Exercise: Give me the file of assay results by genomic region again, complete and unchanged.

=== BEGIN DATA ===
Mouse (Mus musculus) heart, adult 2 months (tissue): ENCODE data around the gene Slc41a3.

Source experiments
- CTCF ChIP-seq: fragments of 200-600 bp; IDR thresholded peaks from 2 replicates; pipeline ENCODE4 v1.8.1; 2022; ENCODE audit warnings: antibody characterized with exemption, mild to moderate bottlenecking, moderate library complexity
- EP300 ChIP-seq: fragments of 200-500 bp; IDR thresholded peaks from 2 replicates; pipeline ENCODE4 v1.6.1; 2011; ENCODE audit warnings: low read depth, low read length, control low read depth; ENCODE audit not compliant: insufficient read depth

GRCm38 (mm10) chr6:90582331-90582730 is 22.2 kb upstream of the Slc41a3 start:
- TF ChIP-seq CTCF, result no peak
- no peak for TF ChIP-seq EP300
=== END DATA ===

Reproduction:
Mouse (Mus musculus) heart, adult 2 months (tissue): ENCODE data around the gene Slc41a3.

Source experiments
- CTCF ChIP-seq: fragments of 200-600 bp; IDR thresholded peaks from 2 replicates; pipeline ENCODE4 v1.8.1; 2022; ENCODE audit warnings: antibody characterized with exemption, mild to moderate bottlenecking, moderate library complexity
- EP300 ChIP-seq: fragments of 200-500 bp; IDR thresholded peaks from 2 replicates; pipeline ENCODE4 v1.6.1; 2011; ENCODE audit warnings: low read depth, low read length, control low read depth; ENCODE audit not compliant: insufficient read depth

GRCm38 (mm10) chr6:90582331-90582730 is 22.2 kb upstream of the Slc41a3 start:
- TF ChIP-seq CTCF, result no peak
- no peak for TF ChIP-seq EP300